The direction and music seemed designed to convey that nothing is sadder than being overweight and shoved to the margins of the rat race. Betty is living through the aftermath of a divorce and a cancer scare, sure, but the fact that she can’t suffer these misfortunes in style, like Jackie O strutting down Madison Avenue, compounds the tragedy. It made me think of John Cassavetes’ brutal kiss-off to middle-aged Gena Rowlands in Opening Night: “You’re not a woman to me anymore.” Fat Betty is the flipside of chubby, lonely but bubbly Queen Latifah staring down the abyss in the comedy Last Holiday.
In the abstract, the show's emphasis on ruin, alienation and social faux pas ought to speak to me as a fragile human being living in a fast-moving, competitive society. That the characters have something to lose and something to gain from scene to scene satisfies the most basic dramatic necessity.
But it's what Don and his people have to lose that ultimately renders it esoteric. The ultimate nightmare for these folks is to lose the lifestyle that government and industry have sold to them since the end of World War II, as the (White) American Dream, the one that Don sells for a living. Their greatest unspoken fear is to go to the dogs, the dogs being, well, the redlined, depressed neighborhoods where I come from.
"Whiteness" has always been a socio-economic matter. In a "Mad Men" essay entitled "The Sad Clown Dress," Deborah Lipp describes a moment where Betty Draper suffers a humiliating night of faux pas and discovering that her cheating, secretive husband is not exactly the princely hero he projects: "The surface of perfection is gone. She’s exposed and looks broken. But underneath is a new found conviction about herself. Finally, she faces Don without makeup, without a hairdo, without even a color. The white robe accentuates the starkness of this moment. Now it is Don who’s afraid of losing everything. And it’s his expression of fear that brings her back. The next day, the house is filled with warm, renewing light. Betty is back to being an immaculate housewife, as if nothing happened. But a TV commercial brings it all back. It has all crumbled. Her perfect home, her handsome husband, they are empty surfaces that have all been sold to her. Betty is no longer buying."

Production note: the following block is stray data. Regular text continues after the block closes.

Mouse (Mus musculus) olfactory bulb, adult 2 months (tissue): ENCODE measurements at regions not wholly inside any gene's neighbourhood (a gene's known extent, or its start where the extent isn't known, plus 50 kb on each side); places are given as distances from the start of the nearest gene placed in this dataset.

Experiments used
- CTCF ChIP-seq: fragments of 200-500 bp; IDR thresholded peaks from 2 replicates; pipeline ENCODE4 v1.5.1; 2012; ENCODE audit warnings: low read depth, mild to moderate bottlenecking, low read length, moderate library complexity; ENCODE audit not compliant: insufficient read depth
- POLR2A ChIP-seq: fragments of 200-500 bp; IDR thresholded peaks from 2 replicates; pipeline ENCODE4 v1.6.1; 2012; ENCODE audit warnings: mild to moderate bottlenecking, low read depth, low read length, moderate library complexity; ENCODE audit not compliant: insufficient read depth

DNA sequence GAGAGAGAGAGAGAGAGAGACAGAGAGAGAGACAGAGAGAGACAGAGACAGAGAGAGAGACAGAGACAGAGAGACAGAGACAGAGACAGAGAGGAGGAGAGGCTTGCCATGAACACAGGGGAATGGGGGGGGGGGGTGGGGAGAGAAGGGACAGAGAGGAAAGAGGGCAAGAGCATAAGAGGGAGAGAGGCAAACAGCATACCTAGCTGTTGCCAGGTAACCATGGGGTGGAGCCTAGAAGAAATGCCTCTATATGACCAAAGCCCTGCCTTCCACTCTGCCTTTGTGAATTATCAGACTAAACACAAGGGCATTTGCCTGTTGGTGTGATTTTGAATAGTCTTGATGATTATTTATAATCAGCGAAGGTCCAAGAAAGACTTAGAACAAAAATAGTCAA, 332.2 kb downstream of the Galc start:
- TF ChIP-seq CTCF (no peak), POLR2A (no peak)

It would be interesting to see what Quentin Tarantino, a product of multi-ethnic working class neighborhoods in L.A., would do behind the camera on a “Mad Men” episode. His punk history lesson Inglourious Basterds revels in “mistakes” (starting with the title) and the perseverance of life’s D-students in a world of letter-perfect sociopaths-in-power. What mischief, what banana peels would Q.T. set in Don Draper’s path?
What approach would we see from filmmaker Robert Downey, Sr., who actually worked in the real-life New York ad agency milieu in the 1960s, funneling these experiences into the anarchic Putney Swope (1969)? In Swope, militant blacks take over a swank agency, a one-joke premise crawling with cobwebs by now, sure, but one which still packs a punch in the stubbornly segregated Bloomberg-era Manhattan.
“Mad Men,” which so far has given a few lines to a black maid, a black girlfriend and, in the latest season, a black secretary, actually does resonate in that way: In any of the “good jobs” I held in Manhattan across 20 years, I was either the sole black person or one of two black people in the office. A smattering of Asians or Hispanics completed the rainbow.
But that may also be the reason I had such a hard time finding black professionals to talk to who watch “Mad Men.”
One black computer programmer who requested anonymity was candid about why he doesn’t: “'Mad Men' isn't for me…. I don't know any black people who watch the show. I know they're out there, but I've never met any of them.”
The programmer was quick to add that it’s not because of the low melanin content, but because it’s too familiar.
“It's not necessary for me to need a black or minority character to enjoy a movie or show, but ‘Mad Men’ is just so appropriately shiny and false,” he said. “It reminded me a lot of dealing with the sales people I've dealt with over the years as a software developer. I've worked in offices for 25 years now, and I've been the only Negro in my different office departments more years than I'll admit. It's that way right now, in fact.
“Programmers don't come in our shade unless they're from India. Until the 2000's, I didn't see many minorities of any stripe in high positions at places I worked. So for me, I've spent my entire career watching white office folks bicker, fight, backstab, love, hate, succeed and fail, all the while doing little to involve somebody like me. So why the fuck would I want to watch this on TV?”
In an email exchange after we saw each other at the critic-party, Kevin Lee said he identified with the show, which read to him as a corporate-America survival guide.